The Emma bench represents a stretch of traditional shops on the seafront of Marsa.
“The continuation of the seafront, which is a very beautiful homogeneous landscape, is still visible in some parts, but some more recent developments have broken this beautiful continuation. The problem is, we don’t have a common way of looking or creating streetscapes or cityscapes, ”Horváth noted.
The bench named Cini represents the recently demolished Sun City Palace in Marsascala.
“While it may not be a really significant architectural building, it was a community space for the people of Marsascala and the south in general.
“So that’s something else that I question about these new developments, because when you develop apartments and places like this the GDP goes up, but what does that mean for the locals and the people? who used this space and no longer have it? “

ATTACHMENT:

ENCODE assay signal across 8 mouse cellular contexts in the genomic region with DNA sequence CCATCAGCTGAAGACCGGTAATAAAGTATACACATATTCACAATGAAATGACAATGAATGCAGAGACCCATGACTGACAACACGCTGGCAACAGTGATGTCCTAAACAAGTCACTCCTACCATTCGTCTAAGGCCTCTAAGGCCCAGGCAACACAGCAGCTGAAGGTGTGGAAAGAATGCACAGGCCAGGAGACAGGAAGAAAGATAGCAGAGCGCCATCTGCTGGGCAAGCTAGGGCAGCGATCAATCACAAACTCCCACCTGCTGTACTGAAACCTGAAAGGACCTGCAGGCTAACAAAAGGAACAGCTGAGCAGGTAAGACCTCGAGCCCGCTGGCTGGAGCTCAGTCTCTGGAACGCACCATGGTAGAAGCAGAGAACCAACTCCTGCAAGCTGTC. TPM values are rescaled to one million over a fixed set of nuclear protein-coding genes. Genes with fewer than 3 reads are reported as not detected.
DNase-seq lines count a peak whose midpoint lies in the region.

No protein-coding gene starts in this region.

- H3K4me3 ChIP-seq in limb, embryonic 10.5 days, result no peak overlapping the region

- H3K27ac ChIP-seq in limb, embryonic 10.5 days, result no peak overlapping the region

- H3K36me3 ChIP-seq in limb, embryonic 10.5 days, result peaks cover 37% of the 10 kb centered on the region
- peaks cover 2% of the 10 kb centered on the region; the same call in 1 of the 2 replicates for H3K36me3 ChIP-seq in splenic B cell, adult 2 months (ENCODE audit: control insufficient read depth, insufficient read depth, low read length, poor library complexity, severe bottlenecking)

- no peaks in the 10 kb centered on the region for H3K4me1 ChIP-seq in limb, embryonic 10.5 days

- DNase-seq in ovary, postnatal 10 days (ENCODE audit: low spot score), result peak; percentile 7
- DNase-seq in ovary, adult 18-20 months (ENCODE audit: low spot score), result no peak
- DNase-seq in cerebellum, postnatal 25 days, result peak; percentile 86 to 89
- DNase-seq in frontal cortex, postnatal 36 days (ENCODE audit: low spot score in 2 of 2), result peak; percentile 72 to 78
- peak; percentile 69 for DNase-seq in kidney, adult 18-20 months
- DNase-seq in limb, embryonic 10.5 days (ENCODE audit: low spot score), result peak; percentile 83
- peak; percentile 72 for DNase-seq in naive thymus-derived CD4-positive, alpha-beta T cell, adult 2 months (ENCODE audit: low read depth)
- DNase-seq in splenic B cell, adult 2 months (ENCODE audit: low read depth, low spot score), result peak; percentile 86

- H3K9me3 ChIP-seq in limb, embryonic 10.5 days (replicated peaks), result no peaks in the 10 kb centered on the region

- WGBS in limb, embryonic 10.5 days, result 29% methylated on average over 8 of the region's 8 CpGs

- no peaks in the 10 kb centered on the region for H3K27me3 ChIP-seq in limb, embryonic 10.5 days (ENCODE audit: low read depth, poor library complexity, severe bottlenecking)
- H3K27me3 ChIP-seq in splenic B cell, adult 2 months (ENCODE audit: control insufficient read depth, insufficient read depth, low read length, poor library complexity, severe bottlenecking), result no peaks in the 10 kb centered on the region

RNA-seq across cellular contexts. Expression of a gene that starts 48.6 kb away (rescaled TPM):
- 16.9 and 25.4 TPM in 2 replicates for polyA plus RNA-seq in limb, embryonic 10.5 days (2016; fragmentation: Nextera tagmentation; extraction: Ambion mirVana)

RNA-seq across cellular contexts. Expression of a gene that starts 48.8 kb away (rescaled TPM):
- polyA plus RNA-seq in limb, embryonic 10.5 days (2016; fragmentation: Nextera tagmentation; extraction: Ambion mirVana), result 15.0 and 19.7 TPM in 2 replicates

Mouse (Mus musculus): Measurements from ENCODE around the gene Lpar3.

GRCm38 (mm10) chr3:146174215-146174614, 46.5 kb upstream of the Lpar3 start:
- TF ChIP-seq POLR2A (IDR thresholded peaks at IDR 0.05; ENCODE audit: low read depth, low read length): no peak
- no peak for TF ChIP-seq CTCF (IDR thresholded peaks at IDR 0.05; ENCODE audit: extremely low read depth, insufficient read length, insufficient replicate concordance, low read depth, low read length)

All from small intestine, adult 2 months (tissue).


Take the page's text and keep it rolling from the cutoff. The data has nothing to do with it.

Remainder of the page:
The Twinny component bench was inspired by the two 19th century Spinola towers that were recently mired in controversy due to development.
“There is unfortunately nothing good to say about this development, but we have to stress the fact that we should not be doing it.”
Finally, Dolores is a stool inspired by a recently enlarged Żejtun building with very insensitive glass and aluminum structures.
“The new structures have no relation of materiality or proportion. I was inspired by the corner pattern and the balustrades of this building, which I abstracted and abstracted until I got the stool that we made at the end ”.
Horváth argued that the project is a critical statement, but it is also a warning about what is happening across the island, both in terms of the destruction of local heritage and the lack of circularity of materials.
“I think there is no system and that’s why I’m trying to create one. Imagine you have a system or network on-site where you can reuse demolished hardware. What if we made engineered stone on site and used it to rebuild, so you get rid of the spill and the new material? The problem is, it costs more to do so, which is why you need government intervention. Public art is a way to educate people and raise awareness. It is a project that offers solutions.
SORĠI is on display at Phenicia Gardens until August 29.